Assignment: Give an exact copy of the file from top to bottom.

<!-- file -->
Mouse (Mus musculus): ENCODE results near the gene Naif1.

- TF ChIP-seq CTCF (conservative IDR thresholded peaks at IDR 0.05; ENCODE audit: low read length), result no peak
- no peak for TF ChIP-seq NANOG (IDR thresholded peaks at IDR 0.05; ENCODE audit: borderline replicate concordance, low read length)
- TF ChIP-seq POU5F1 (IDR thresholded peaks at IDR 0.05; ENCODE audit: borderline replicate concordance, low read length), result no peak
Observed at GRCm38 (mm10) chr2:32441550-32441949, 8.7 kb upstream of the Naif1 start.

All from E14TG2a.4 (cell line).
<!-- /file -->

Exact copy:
Mouse (Mus musculus): ENCODE results near the gene Naif1.

- TF ChIP-seq CTCF (conservative IDR thresholded peaks at IDR 0.05; ENCODE audit: low read length), result no peak
- no peak for TF ChIP-seq NANOG (IDR thresholded peaks at IDR 0.05; ENCODE audit: borderline replicate concordance, low read length)
- TF ChIP-seq POU5F1 (IDR thresholded peaks at IDR 0.05; ENCODE audit: borderline replicate concordance, low read length), result no peak
Observed at GRCm38 (mm10) chr2:32441550-32441949, 8.7 kb upstream of the Naif1 start.

All from E14TG2a.4 (cell line).